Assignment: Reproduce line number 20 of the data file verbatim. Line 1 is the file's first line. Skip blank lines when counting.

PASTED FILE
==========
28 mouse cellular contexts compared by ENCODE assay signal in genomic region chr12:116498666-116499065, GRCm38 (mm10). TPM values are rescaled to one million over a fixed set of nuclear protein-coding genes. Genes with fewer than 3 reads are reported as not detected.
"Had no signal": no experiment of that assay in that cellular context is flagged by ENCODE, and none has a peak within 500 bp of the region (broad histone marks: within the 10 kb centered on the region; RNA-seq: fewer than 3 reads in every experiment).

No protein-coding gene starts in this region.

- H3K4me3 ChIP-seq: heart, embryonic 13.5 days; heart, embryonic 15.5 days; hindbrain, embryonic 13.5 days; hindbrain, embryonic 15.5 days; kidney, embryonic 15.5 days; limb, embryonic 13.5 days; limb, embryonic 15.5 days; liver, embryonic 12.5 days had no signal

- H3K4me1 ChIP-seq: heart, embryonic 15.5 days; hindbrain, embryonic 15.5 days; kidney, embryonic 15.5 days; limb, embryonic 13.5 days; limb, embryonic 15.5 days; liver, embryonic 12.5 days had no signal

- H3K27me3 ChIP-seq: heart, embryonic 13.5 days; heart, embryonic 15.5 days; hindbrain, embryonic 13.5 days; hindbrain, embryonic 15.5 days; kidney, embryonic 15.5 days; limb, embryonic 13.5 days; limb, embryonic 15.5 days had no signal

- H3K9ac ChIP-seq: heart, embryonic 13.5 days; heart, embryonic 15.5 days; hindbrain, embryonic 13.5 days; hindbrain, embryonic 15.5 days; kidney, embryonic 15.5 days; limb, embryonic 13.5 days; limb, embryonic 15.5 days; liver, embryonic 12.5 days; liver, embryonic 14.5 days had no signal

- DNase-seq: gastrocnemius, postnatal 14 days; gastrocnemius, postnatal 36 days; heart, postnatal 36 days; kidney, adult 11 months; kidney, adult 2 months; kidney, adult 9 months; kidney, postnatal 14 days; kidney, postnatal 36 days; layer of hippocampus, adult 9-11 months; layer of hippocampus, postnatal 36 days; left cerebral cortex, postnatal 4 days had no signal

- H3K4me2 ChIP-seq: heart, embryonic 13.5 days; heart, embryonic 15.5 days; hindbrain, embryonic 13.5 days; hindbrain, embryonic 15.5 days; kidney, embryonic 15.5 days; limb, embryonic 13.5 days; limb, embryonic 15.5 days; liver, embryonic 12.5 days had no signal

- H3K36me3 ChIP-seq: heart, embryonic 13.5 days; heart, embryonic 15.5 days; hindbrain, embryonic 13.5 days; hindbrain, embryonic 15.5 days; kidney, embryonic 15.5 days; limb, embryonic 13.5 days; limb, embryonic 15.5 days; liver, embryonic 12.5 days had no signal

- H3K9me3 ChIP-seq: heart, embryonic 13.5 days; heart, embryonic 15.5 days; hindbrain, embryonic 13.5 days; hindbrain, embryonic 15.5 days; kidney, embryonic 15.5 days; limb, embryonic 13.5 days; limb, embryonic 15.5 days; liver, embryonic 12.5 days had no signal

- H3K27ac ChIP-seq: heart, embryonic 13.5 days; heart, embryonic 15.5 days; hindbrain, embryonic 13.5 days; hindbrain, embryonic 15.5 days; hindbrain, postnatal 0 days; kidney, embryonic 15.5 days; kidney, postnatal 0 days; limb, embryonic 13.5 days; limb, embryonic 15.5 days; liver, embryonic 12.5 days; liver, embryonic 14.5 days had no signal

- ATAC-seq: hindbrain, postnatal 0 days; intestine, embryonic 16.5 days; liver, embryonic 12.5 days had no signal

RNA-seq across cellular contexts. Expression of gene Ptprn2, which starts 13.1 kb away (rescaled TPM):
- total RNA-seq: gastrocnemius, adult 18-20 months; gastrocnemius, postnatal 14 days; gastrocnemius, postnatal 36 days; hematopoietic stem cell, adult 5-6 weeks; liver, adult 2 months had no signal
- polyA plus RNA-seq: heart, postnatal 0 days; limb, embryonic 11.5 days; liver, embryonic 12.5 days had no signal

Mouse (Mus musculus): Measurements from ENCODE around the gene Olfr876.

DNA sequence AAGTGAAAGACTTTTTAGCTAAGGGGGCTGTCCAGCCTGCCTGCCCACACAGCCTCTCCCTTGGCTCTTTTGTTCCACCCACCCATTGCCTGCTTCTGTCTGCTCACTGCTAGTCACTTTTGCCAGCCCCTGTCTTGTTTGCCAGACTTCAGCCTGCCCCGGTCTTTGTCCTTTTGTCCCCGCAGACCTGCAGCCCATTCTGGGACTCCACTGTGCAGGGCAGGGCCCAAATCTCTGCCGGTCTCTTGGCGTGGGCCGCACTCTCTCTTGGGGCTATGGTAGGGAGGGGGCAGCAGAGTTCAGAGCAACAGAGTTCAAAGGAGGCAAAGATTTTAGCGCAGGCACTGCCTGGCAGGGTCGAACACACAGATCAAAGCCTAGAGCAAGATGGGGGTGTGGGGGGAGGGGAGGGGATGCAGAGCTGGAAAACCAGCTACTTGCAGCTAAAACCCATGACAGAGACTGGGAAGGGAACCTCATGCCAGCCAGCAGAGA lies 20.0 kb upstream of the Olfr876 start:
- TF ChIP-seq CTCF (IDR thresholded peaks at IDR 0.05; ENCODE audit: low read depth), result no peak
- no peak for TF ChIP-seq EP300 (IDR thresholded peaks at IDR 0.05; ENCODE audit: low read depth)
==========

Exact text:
- no peak for TF ChIP-seq EP300 (IDR thresholded peaks at IDR 0.05; ENCODE audit: low read depth)